"Please show him (Seyss-Inquart) the text of the
     telegram and do tell him that we are asking him
     well, he doesn't even have to send the telegram.
     All he needs to do is to say 'Agreed'."

Seyss-Inquart never sent the telegram; he never even
telegraphed "Agreed".

                                                   [Page 19]
It appears that as soon as he was appointed Chancellor, some
time after 10 p.m., he called Keppler and told him to call
up Hitler and transmit his protests against the occupation.
This action outraged the Defendant Goering, because "it
would disturb the rest of the Fuehrer, who wanted to go to
Austria the next day". At 11:15 p.m. an official in the
Ministry of Propaganda in Berlin telephoned the German
Embassy in Vienna and was told by Keppler: "Tell the General
Field Marshal that Seyss-Inquart agrees".

At daybreak on the 12th March, 1938 German troops marched
into Austria, and met with no resistance. It was announced
in the German press that Seyss-Inquart had been appointed
the successor to Schuschnigg, and the telegram which Goering
had suggested, but which was never sent, was quoted to show
that Seyss-Inquart had requested the presence of German
troops to prevent disorder. On the 13th March, 1938, a law
was passed for the reunion of Austria in the German Reich.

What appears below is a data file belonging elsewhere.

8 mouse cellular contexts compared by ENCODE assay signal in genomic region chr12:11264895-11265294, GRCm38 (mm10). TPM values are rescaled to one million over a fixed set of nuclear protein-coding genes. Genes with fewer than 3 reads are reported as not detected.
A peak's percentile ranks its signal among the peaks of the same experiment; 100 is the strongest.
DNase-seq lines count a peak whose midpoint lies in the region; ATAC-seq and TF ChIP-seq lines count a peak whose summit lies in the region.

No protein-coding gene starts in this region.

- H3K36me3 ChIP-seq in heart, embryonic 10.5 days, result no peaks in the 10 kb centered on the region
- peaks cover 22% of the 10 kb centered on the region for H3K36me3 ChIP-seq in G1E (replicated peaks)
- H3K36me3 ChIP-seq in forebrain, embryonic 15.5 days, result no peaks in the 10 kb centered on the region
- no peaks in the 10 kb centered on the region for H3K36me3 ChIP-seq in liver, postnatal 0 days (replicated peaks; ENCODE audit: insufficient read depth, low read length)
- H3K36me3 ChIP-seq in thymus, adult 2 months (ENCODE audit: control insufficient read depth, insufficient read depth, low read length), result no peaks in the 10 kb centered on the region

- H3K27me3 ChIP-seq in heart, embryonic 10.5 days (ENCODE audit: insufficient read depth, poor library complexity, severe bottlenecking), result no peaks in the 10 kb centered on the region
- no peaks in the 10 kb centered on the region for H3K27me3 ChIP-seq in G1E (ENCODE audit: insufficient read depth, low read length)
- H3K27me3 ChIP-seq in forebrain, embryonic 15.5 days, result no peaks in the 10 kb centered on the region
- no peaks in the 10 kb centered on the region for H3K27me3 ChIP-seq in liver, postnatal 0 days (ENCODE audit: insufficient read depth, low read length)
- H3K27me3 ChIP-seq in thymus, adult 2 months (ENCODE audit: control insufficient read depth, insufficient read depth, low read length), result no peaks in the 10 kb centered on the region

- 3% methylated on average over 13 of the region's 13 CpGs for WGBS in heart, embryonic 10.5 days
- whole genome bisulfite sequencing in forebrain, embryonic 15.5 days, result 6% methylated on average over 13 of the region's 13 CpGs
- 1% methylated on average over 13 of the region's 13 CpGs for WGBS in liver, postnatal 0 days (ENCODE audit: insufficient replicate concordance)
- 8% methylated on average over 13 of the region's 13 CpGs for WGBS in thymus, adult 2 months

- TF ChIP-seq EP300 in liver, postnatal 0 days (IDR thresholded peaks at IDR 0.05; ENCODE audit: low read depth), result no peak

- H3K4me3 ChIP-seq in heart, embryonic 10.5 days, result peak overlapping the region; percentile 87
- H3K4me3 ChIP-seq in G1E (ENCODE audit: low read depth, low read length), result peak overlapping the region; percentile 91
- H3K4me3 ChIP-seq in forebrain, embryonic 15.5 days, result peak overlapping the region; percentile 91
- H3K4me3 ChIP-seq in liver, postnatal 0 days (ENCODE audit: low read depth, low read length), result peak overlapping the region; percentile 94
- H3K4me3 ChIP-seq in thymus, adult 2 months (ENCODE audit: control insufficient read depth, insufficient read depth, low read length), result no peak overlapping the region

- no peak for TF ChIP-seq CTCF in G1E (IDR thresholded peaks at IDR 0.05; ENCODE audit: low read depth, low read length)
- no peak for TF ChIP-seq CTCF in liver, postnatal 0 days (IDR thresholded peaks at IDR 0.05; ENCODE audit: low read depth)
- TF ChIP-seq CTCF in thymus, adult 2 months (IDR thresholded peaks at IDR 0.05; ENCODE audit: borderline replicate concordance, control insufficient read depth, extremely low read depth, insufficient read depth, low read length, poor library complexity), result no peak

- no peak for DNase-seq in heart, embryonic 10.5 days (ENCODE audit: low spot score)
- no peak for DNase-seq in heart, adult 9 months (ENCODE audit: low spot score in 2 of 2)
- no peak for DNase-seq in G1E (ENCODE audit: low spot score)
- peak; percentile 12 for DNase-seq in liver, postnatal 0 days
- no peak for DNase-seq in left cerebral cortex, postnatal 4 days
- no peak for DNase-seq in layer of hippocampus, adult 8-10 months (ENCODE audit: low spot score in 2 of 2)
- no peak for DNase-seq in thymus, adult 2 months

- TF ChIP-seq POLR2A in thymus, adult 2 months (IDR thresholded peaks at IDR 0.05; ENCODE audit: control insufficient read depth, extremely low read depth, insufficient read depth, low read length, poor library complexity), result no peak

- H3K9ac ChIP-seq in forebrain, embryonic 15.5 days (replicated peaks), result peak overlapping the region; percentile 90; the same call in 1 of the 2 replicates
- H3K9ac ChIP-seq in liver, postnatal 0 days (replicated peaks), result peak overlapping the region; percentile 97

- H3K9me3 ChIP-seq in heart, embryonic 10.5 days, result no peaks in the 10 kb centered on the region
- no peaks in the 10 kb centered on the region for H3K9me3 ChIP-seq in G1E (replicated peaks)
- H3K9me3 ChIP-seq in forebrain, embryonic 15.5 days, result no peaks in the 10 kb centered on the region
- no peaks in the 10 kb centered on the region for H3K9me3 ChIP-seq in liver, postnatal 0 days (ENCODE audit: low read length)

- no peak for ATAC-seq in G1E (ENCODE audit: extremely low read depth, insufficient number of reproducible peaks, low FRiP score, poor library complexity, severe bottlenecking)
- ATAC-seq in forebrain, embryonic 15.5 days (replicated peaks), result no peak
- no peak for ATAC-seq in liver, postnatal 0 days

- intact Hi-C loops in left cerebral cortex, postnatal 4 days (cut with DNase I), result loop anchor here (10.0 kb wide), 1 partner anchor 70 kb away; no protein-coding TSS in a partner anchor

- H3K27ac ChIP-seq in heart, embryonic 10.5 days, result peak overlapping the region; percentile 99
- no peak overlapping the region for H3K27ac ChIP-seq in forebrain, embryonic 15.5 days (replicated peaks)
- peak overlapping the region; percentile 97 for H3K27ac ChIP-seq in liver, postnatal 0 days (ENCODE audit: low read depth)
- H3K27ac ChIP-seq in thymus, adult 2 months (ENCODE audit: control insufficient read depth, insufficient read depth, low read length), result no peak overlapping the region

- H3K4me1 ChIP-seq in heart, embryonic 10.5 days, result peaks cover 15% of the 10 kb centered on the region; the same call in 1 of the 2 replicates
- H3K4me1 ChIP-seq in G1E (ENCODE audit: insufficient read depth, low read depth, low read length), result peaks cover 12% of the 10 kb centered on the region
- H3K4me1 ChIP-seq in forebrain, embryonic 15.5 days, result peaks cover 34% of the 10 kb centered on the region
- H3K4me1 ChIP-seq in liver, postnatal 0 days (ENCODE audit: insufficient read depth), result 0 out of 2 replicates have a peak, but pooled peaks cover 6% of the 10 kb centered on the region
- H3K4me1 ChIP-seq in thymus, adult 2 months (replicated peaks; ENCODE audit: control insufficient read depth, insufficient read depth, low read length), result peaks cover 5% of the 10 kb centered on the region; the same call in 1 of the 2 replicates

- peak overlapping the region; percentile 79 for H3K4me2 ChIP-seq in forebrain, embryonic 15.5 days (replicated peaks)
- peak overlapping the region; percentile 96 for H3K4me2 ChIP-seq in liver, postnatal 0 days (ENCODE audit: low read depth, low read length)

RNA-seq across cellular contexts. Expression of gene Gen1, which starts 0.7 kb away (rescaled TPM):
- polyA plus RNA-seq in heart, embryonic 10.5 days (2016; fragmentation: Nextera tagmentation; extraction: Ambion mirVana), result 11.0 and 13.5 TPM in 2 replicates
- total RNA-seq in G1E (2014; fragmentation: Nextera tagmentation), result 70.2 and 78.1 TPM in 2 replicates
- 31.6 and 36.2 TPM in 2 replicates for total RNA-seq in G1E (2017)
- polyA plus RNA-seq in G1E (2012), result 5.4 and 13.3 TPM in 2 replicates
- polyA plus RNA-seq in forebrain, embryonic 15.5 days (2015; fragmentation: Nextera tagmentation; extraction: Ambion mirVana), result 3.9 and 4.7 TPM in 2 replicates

Seyss-Inquart demanded that President Miklas should sign
this law, but he refused to do so, and resigned his office.
He was succeeded by Seyss-Inquart, who signed the law in the
name of Austria. This law was then adopted as a law of the
Reich by a Reich Cabinet decree issued the same day, and
signed by Hitler and the Defendants Goering, Frick, von
Ribbentrop and Hess.

It was contended before the Tribunal that the annexation of
Austria was justified by the strong desire expressed in many
quarters for the union of Austria and Germany; that there
were many matters in common between the two peoples that
made this union desirable; and that in the result the object
was achieved without bloodshed.

These matters, even if true, are really immaterial, for the
facts plainly prove that the methods employed to achieve the
object were those of an aggressor. The ultimate factor was
the armed might of Germany ready to be used if any
resistance was encountered. Moreover, none of these
considerations appear from the Hoszbach account of the
meetings of the 5th November, 1937 to have been the motives
which actuated Hitler; on the contrary, all the emphasis is
there laid on the advantage to be gained by Germany in her
military strength by the annexation of Austria.